FILM, LFF 2014, REVIEWS
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LFF 14: Serena (Susanne Bier, 2014)

Somewhere in between the Oscar guzzlers that were Silver Linings Playbook and American Hustle, Jennifer Lawrence and Bradley Cooper worked together on a film that has become known for its delays. Becoming entangled in the busy schedules of its two leads, post production ate up a fair amount of the 18 months that it took to shoot, edit and complete. After much anticipation, Susanne Bier’s Serena arrives in a comfortable position in a year where neither lead have their eye on big awards.

In Depression-era North Carolina, a timber merchant’s empire becomes entangled in money worries upon the arrival of his assertive new wife.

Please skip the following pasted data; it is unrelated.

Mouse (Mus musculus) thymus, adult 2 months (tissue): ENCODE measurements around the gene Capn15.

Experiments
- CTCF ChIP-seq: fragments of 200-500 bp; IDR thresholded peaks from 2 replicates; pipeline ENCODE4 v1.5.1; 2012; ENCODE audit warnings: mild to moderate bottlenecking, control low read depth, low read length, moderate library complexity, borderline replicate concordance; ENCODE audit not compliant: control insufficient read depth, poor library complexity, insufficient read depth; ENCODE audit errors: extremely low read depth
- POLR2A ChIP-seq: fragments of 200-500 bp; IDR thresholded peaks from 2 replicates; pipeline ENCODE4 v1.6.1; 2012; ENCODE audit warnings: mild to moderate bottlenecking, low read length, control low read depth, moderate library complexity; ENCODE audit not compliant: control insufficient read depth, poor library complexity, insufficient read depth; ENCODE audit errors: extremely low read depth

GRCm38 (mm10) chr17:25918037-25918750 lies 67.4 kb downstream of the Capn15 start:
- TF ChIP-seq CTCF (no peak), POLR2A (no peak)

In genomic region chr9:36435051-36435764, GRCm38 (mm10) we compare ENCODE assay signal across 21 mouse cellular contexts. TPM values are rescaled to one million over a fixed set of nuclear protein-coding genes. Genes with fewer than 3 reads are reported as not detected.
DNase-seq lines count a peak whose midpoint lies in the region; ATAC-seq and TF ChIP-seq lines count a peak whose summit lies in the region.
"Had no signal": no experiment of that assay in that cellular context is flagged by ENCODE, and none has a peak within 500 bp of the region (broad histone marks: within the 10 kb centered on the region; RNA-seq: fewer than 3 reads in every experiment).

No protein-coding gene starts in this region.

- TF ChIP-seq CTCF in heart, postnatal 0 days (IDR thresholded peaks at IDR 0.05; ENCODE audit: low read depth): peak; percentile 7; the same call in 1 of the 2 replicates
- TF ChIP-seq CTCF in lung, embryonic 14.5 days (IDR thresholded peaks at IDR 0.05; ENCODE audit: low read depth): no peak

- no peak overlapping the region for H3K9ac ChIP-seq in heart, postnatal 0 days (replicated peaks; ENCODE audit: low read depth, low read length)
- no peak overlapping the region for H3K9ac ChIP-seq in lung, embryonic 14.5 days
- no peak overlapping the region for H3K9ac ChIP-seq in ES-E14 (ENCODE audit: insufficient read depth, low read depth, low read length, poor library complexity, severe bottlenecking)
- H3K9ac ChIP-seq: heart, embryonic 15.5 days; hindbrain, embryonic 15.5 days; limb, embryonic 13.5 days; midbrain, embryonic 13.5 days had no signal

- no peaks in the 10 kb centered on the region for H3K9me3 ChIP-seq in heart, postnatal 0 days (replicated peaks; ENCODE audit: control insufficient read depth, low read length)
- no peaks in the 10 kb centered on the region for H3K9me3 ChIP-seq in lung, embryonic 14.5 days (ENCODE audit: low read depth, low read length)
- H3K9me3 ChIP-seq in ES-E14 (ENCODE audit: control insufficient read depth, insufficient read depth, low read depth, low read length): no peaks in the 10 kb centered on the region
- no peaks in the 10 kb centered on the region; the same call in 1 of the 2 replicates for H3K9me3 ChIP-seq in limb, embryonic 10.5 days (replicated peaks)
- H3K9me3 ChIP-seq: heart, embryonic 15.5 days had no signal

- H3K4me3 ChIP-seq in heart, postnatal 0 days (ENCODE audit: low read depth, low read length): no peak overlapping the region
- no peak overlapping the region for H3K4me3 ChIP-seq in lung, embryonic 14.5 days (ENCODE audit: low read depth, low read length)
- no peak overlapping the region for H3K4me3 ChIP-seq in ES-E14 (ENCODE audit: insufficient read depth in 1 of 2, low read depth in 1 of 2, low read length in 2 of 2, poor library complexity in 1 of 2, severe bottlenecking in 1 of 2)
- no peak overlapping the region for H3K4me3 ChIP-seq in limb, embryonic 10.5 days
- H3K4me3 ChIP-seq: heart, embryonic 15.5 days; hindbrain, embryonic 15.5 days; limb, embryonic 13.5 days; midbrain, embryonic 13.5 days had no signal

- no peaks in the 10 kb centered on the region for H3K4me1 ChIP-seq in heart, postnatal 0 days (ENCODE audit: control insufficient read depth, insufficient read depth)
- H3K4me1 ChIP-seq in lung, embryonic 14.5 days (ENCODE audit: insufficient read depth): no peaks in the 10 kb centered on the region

As expected, the already cemented chemistry between Cooper and Lawrence is the strongest component in Serena’s rather weak structure. Lawrence’s caustic emotional range is totally beguiling, even when verging on ridiculous at the fault of its adapted script (Christopher Kyle, Alexander). Moments of the film have true emotional stronghold, but is brought plummeting back down thanks to some clichéd supporting characters and some truly ridiculous dialogue. Thankfully, the lustrous cinematography crafted by Morten Søborg sets Lawrence’s ghost like skin against the emerald trees of the Czech Republic with conviction. A commendable effort to make mainland Europe resemble depression-era America.

Serena’s aesthetic pleasures and strong performers are enough to make it a watchable, if conventional period piece.

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